The Fed's new manufacturing production data undermines widespread predictions of a tariffs-spurred disaster for American manufacturing.
June 14, 2019
By Alan Tonelson
Friday’s industrial production figures from the Federal Reserve showed not only that U.S. domestic manufacturing regained some strength in May following a string of poor monthly results. They also provided more evidence that President Trump’s tariffs have had little, if any, effect on the performance of either the metals-using industries impacted by levies on steel and aluminum imports, or of sectors supposedly affected by China-related duties.
Two more points come through pretty loud and clear from the new figures on domestic industry’s inflation-adjusted growth. First, the weakness displayed in April by manufacturing as a whole and by metals-using sectors could well have been confined to that month. Second, the safety problems revealed in the Boeing Company’s aircraft have begun to influence the picture and may distort the readings for several more months.
The overall readings for manufacturing were mildly encouraging, with the 0.22 percent sequential rise in real output representing domestic industry’s best reading since December’s 0.64 percent improvement. Revisions were ever so slightly positive.
Most of the leading metals-using industries – where the role played by tariffs is relatively easy to identify – fared better in May than in April, too, as the following table shows. The columns show the changes in after-inflation output for these sectors starting with April, 2018 (the first full month the metals levies went into effect) and each of the last three data months of this year. And as usual, the numbers for manufacturing overall are used as a control group.
April thru March April thru April April thru May
overall manufacturing: +0.45 percent -0.07 percent +0.89 percent
durables manufacturing: +1.34 percent +0.68 percent +0.98 percent
fabricated metals products: +2.76 percent +1.88 percent +1.73 percent
machinery: +2.31 percent -0.12 percent +0.11 percent
automotive: -3.10 percent -3.86 percent -1.55 percent
major appliances: -5.27 percent -8.24 percent -3.27 percent
aircraft and parts: +5.75 percent +3.34 percent +1.15 percent
durable mfg ex-automotive: +2.10 percent +1.48 percent +1.41 percent
In general, it’s clear that the metals-using industries are still losing growth momentum versus the rest of manufacturing. But do the duties deserve all or even much of the blame? If so, then why did so many of these sectors turn in better growth numbers in May than in April – especially automotive and major appliances? The latter’s relative comeback is especially striking, given that it’s been experiencing not only metals tariffs, but separate levies on large household laundry equipment and a weakness in U.S. housing. Ditto for automotive, where output has been highly volatile for many months.
The Boeing effect is apparent, too, from the falling output numbers since March, when safety problems started generating grounding decisions and airspace national airspace bans for its widely used 737 Max models. Further, both automotive and aerospace are major users of machinery and fabricated metals products.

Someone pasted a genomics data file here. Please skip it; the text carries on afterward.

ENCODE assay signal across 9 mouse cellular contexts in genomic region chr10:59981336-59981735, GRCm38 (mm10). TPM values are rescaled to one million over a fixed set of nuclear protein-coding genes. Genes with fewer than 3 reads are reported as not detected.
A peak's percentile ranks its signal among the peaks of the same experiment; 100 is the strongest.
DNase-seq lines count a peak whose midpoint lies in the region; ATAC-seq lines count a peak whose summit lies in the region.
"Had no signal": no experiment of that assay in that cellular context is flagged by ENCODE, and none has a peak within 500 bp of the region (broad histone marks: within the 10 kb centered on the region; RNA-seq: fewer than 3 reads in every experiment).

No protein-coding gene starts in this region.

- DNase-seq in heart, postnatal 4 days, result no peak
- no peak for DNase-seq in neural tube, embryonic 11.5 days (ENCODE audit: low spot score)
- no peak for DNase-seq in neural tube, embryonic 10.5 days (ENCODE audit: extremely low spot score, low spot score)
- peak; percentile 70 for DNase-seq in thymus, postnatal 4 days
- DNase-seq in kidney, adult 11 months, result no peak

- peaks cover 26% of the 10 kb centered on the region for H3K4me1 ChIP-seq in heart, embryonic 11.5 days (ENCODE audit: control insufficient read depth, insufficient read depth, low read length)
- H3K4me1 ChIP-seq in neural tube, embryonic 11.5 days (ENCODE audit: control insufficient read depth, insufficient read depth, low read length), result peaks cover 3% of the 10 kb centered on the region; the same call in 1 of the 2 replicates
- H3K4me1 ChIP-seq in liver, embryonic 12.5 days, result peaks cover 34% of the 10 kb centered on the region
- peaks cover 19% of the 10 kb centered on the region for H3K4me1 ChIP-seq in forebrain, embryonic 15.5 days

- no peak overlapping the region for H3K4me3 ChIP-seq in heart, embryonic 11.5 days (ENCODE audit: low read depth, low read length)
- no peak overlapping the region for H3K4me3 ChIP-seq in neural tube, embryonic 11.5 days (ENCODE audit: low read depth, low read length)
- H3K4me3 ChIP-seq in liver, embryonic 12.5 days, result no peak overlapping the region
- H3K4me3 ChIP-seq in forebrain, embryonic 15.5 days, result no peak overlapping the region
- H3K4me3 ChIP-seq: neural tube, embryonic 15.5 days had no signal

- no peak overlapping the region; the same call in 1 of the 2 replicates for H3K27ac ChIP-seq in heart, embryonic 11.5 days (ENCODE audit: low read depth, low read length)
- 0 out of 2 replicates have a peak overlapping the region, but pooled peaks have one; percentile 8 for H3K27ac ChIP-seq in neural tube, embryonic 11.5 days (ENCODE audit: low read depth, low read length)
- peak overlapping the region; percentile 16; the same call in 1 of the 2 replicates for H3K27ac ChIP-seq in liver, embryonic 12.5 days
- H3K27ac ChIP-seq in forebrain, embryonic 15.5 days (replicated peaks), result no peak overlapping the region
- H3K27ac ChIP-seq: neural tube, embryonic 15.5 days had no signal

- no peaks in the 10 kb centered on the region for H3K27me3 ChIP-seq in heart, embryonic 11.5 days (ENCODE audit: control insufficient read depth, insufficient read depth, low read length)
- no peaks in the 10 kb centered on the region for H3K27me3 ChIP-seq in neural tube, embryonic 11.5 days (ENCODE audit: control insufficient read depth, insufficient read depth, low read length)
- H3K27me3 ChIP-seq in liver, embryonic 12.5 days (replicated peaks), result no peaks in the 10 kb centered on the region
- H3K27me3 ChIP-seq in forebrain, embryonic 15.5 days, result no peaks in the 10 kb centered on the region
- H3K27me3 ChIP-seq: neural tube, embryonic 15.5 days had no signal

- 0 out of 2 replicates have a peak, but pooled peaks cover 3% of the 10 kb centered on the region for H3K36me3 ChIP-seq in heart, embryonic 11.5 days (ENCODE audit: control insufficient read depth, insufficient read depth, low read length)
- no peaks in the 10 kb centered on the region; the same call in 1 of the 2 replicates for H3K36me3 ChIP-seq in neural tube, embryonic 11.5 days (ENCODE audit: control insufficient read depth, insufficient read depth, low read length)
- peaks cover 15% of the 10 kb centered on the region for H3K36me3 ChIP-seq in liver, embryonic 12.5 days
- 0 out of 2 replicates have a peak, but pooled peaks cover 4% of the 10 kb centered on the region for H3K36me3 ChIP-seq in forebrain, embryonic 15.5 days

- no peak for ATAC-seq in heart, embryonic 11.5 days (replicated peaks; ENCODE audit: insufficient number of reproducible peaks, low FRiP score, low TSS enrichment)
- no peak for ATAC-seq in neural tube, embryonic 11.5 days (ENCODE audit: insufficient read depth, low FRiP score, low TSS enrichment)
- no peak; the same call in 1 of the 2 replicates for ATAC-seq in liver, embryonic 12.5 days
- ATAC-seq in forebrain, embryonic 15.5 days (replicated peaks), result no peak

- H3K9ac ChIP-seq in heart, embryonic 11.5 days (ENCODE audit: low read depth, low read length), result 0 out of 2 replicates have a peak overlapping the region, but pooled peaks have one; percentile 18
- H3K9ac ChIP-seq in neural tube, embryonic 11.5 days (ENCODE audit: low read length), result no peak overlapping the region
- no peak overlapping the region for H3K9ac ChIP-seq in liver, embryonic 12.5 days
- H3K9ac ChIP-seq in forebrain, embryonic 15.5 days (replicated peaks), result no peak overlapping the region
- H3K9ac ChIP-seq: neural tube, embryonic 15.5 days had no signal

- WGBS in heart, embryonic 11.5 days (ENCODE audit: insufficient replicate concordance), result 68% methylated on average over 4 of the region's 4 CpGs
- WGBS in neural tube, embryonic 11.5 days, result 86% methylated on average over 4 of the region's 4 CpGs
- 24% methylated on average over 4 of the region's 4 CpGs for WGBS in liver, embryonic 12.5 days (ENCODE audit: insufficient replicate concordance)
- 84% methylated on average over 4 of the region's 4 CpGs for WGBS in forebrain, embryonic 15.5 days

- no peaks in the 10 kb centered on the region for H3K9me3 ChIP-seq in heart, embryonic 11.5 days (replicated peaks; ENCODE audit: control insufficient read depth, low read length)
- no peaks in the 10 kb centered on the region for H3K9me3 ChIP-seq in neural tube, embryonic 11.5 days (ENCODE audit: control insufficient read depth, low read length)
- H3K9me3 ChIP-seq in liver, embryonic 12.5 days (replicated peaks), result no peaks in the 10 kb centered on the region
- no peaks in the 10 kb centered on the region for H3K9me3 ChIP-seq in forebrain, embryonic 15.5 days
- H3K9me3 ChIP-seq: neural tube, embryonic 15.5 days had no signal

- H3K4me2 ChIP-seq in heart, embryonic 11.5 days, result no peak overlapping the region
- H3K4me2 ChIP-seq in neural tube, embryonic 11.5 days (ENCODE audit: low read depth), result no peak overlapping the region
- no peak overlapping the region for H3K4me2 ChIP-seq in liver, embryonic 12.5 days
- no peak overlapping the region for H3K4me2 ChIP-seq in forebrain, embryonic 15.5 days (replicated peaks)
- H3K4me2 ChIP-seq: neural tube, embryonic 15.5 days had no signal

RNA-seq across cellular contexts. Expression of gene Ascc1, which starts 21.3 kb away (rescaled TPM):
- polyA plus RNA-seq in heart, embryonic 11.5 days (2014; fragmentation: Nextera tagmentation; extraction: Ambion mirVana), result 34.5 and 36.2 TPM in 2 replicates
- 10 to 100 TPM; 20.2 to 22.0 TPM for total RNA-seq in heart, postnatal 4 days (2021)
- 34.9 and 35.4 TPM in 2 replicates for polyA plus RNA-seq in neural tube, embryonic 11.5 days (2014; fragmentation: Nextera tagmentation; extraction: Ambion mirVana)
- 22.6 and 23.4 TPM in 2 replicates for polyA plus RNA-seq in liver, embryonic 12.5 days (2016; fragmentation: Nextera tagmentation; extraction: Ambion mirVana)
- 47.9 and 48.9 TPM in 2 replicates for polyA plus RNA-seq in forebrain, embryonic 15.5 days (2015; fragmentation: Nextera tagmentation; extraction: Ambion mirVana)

The impact of the tariffs on products from China remains much more of a puzzle, and for the same reasons that have been apparent since their onset, in August, 2018. They have covered thousands of products, most of which so far have been intermediate goods, and their role as these kinds of inputs for manufacturing industries varies dramatically from final product to final product. In addition, Washington uses different manufacturing classification systems for designating the tariff-ed products and for measuring manufacturing production. The levies have been in place for a shorter period of time than the metals duties. And their scope has widened since the first batch went into effect in August, along with many rates having changed.
Nonetheless, here are some figures for the handful of industries for which I’m sure the numbers create a reasonably accurate picture, with each column measuring real output changes since last August.
August thru March August thru April August thru May
overall manufacturing: -0.45 percent -0.96 percent -0.75 percent
ball bearings: +0.22 percent +0.11 percent +0.01 percent
industrial heating equip: -0.83 percent -5.41 percent -4.70 percent
farm machinery & equip: -11.65 percent -10.27 percent -7.51 percent
oil/gas drilling platform +4.08 percent +2.58 percent +4.59 percent
Unfortunately, no consistent trend emerges. Two of the sectors’ improved between March and May (farm machinery and equipment, and oil and gas drilling platform parts), and two worsened (ball bearings and industrial heating equipment).
And although as long as the China tariffs continue , the future will provide results over a more statistically significant time frame, because the footprint of Chinese inputs in most of U.S. Manufacturing sectors will continue to be so broad and deep, their costs are likely to remain just as hard to discern.
Alan Tonelson, a columnist for IndustryToday, is founder of the RealityChek blog (alantonelson.wordpress.com), which covers manufacturing, trade, the economy, and national security. He has written for many leading publications on these subjects and is the author of The Race to the Bottom (Westview Press, 2000).